Taubman Scholar Dr. Max Wicha: Research suggests help for Herceptin-resistant breast cancer patients


Blocking the IL-6 protein improved response to breast cancer drug

ANN ARBOR, Mich. — Breast cancer treatments such as Herceptin that target a marker called HER2 have dramatically improved outcomes for women with this type of cancer. But nearly half of these cancers are resistant to Herceptin from the start and almost all of them will eventually become resistant.

 

Now, researchers at the University of Michigan Comprehensive Cancer Center have discovered one reason why the cancer cells become resistant: They turn on a completely different pathway, one that is involved in inflammation, fueling the cancer independently of HER2.

The pathway at work involves a protein called Interleukin-6, or IL-6. The researchers also showed in mice that a drug that blocks IL-6 can stop this effect and overcome the Herceptin resistance.

“Resistance to HER2-targeted therapies remains a major challenge in treating breast cancer. Our study suggests that an IL-6 inhibitor in combination with Herceptin may be a valuable addition for treating HER2-positive breast cancer,” says senior study author Max S. Wicha, M.D., Distinguished Professor of Oncology and director of the U-M Comprehensive Cancer Center.

Results of the study will be published in the Aug. 24 issue of Molecular Cell.

Not only are these cells resistant to Herceptin, but they develop higher proportions of cancer stem cells, the small number of cells within a tumor that fuel the growth and spread. This makes the tumor extremely aggressive and likely to spread throughout the body. The IL-6 inhibitor also was shown to prevent this increase in cancer stem cells.

“There is evidence that patients with a lot of IL6 tend to do poorly. What we found now is that in many of the Herceptin-resistant breast cancers, the IL6 inflammation loop is driving the cancer stem cell,” says lead study author Hasan Korkaya, D.V.M., Ph.D., research investigator at the U-M Comprehensive Cancer Center.

The researchers found that blocking the IL6 inflammatory loop almost completely blocked the cancer and the stem cells. Mice treated with the IL-6 blocker along with Herceptin immediately after the cancer developed never became resistant to Herceptin.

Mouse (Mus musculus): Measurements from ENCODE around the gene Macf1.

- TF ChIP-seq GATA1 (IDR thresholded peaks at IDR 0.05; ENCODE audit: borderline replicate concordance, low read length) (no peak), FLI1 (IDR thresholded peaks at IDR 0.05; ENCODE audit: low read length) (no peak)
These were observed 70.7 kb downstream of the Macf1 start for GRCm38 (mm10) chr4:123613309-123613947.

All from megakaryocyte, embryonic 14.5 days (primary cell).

IL-6 is known to play a role in inflammatory diseases such as rheumatoid arthritis, as well as obesity and cancer. A drug that targets this protein is approved by the U.S. Food and Drug Administration to treat rheumatoid arthritis.

The researchers are developing a clinical trial to test the IL-6 blocker along with Herceptin. That trial will likely open early in 2013.

Resources:

U-M Cancer AnswerLine, 800-865-1125
U-M Comprehensive Cancer Center, www.mcancer.org
Clinical trials at U-M, www.UMClinicalStudies.org/cancer

 


Help Us Make A Difference. Make A Donation That Could Save Lives.

Make A Gift

Connect/
Share/
follow/

Follow Us / Friend Us

Discovery-driven research that matters

phallodin

Taubman Scholar Dr. Charles Burant tests promising diabetes drug

TAK-875, a new treatment for type 2 diabetes, improves blood sugar control and is equally effective as glimepiride, but has a significantly lower risk of creating a dangerous drop in blood sugar, called hypoglycemia, according to a new study.

Read more

Taubman Institute leaders make the case for more doctor-scientist funding

 

The prestigious "Academic Medicine" journal has just published a new article authored by Taubman Institute senior management and Detroit-area attorney Scott Roberts.

The article explores the problematic gap between bench research and clinical application of new treatments or cures. 

Read more


Help Us Make A Difference. Make A Gift.

Leaders from the realms of business, academia and the community help to refine the Taubman Institute's vision, to monitor progress and to provide support, advice and counsel.

Meet the Leadership Advisory Board

Meet the Scientific Advisory Board

About Taubman Institute Video

In this video feature, Taubman Scholars explain why funding for high-risk research is so important to their work and to the discovery of promising cures and treatments.  

 

Stem cell surgery targets ALS Video

Patients glean hope from trial’s progress but wish it were faster

 

video-emerging-scholars-programDonors pitch in to keep brilliant science minds at U-M Video

Emerging Scholars program connects promising M.D.-researchers with philanthropists